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McMillen at James Clemens writes first-place poem in Huntsville literary contest

Hannah McMillen's poem, "Glory Days," was first-place winner in the senior division with Huntsville Literary Association's Young Writers Contest. McMillen attends James Clemens High School. (CONTRIBUTED)
Hannah McMillen’s poem, “Glory Days,” was first-place winner in the senior division with Huntsville Literary Association’s Young Writers Contest. McMillen attends James Clemens High School. (CONTRIBUTED)

MADISON – Hannah McMillen earned first place for the senior poetry division in Huntsville Literary Association’s 46th annual Young Writers Contest.

McMillen, a junior at James Clemens High School, won $500 for her poem, “Glory Days,” and claimed the Dorothy Diemer Hendry Award for Literary Achievement for Poetry.

Students’ work in the literary contest will be published in the anthology, “Expressions 2014. Face Time – Student Voices from North Alabama” by Ardent Writer Press.

In poetry, people can express themselves without boundaries, McMillen said. “Poetry can exist in so many diverse forms — one reason it’s hard to understand,” she said. The reader may have a different interpretation from the author’s intent.

Poetry “is an opportunity for many readers to connect to a work,” McMillen said.

The following excerpts are from McMillen’s “Glory Days”:

“The parents and guardians and elders of past generations … Say that these are the glory years … But I can hardly only hear their attempted wisdoms … Over the roar of white noise in my ears. … Equations, conjugations, essays, analyses … They line my brain in an infinite merry-go-round … I just need to breathe.”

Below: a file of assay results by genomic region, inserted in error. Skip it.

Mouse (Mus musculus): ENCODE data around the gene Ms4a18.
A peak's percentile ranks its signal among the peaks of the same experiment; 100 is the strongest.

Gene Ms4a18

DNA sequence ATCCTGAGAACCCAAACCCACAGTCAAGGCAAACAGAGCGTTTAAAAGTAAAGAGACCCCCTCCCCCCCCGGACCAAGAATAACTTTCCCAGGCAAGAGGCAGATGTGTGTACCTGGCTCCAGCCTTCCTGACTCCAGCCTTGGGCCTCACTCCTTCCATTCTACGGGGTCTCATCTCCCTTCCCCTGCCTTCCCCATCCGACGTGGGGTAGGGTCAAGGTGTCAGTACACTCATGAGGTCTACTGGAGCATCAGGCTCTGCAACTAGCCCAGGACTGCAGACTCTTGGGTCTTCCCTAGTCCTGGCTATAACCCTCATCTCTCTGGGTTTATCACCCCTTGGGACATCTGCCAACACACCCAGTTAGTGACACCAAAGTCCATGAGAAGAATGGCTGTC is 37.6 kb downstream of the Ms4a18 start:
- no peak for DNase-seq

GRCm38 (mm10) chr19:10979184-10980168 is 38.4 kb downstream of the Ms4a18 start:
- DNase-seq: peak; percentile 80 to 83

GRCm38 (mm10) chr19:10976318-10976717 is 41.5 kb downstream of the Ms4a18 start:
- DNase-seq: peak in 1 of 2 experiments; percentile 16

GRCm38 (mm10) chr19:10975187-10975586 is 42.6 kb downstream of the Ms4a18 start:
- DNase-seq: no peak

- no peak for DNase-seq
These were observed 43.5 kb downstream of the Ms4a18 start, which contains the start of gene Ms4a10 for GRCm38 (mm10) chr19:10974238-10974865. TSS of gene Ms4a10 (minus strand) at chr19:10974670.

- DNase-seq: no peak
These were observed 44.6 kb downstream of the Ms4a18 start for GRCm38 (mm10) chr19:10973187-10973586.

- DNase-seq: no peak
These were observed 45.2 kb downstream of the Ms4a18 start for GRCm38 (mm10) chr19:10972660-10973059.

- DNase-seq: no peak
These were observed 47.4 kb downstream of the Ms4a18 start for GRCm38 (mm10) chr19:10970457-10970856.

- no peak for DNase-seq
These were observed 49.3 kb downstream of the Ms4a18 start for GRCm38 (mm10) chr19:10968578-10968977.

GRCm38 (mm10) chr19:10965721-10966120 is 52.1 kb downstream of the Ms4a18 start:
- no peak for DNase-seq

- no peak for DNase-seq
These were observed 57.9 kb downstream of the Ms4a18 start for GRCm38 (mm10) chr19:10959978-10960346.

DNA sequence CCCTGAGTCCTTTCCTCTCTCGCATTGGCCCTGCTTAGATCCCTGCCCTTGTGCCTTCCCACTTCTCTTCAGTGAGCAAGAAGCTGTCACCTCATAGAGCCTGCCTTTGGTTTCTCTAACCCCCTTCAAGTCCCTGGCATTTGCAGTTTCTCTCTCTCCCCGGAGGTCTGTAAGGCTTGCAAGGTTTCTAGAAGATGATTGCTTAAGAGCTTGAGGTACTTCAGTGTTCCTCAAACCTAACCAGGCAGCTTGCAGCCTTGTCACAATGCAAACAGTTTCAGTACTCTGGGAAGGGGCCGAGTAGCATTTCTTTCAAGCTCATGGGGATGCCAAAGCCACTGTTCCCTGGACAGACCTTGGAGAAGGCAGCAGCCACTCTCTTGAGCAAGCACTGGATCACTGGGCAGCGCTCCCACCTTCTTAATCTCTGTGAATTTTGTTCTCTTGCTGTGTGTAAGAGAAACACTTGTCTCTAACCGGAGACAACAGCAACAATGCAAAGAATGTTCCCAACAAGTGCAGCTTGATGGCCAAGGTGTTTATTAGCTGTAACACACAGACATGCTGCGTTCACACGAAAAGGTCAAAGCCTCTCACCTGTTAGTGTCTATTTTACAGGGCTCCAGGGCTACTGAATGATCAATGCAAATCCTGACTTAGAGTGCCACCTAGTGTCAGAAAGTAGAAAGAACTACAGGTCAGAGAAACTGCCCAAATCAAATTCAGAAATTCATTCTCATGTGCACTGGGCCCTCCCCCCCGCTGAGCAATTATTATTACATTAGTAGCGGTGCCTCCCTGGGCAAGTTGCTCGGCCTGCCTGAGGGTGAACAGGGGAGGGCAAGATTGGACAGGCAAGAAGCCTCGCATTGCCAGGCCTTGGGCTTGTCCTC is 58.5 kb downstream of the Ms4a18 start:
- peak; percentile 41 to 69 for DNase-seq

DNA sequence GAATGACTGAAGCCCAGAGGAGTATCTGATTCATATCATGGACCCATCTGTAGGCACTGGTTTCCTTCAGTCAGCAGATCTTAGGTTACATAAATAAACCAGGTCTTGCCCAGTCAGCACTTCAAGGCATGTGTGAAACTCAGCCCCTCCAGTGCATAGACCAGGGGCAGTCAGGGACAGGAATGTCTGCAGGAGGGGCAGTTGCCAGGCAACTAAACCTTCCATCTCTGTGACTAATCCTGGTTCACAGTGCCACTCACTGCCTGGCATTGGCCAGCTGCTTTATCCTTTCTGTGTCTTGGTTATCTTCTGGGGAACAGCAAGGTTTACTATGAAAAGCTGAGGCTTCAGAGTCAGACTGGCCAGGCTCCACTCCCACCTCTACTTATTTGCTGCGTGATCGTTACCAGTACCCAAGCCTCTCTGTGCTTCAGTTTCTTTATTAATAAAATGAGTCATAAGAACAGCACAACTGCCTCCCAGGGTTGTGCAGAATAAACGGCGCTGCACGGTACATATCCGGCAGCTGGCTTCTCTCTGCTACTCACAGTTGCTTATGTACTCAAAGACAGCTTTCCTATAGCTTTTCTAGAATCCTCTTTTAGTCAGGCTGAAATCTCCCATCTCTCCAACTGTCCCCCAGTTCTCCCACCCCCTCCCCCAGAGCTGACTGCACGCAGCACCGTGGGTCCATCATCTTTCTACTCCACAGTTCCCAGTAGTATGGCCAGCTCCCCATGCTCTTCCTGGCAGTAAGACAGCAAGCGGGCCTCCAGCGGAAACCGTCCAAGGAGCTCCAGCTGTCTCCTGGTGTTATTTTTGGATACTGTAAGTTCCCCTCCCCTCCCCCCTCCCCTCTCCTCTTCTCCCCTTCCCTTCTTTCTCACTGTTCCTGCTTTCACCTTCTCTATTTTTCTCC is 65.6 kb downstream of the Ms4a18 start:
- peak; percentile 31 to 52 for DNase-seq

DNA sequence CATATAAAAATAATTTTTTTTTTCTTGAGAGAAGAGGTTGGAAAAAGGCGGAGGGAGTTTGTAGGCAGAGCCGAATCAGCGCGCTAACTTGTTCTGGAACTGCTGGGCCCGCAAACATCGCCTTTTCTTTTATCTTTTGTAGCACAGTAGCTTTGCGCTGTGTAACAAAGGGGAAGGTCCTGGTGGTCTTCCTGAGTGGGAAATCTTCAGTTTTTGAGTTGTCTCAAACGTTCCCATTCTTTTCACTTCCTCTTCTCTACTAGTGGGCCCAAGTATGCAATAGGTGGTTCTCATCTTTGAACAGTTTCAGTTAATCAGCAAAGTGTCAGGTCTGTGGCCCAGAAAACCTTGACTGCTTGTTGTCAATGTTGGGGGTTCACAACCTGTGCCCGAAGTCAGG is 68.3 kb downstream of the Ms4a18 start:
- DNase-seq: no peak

When she started the poem, McMillen experienced writer’s block and lacked creativity after her school day. “That made me angry. I expressed how taxing and exhausting doing well in school can be for high schoolers today in my poem.”

At James Clemens, she performs with the Jets marching and symphonic bands. She is a Student Ambassador, past secretary of National Honor Society and a member of National English Honor Society and Madison City Youth Orchestra.

Hannah’s parents are Mark and Kerry McMillen. He works as an engineer for Logical Systems Inc., and she is a stay-at-home mom. Hannah’s sister Allie, 13, attends Liberty Middle School.

McMillen recorded her poem for WLRH Radio this month.

In addition, Haley Palmer from Madison Academy won second place for “In Remembrance.” Sarah Manders, a Westminster Christian Academy student, took third-place honors for her poem, “Alice.”

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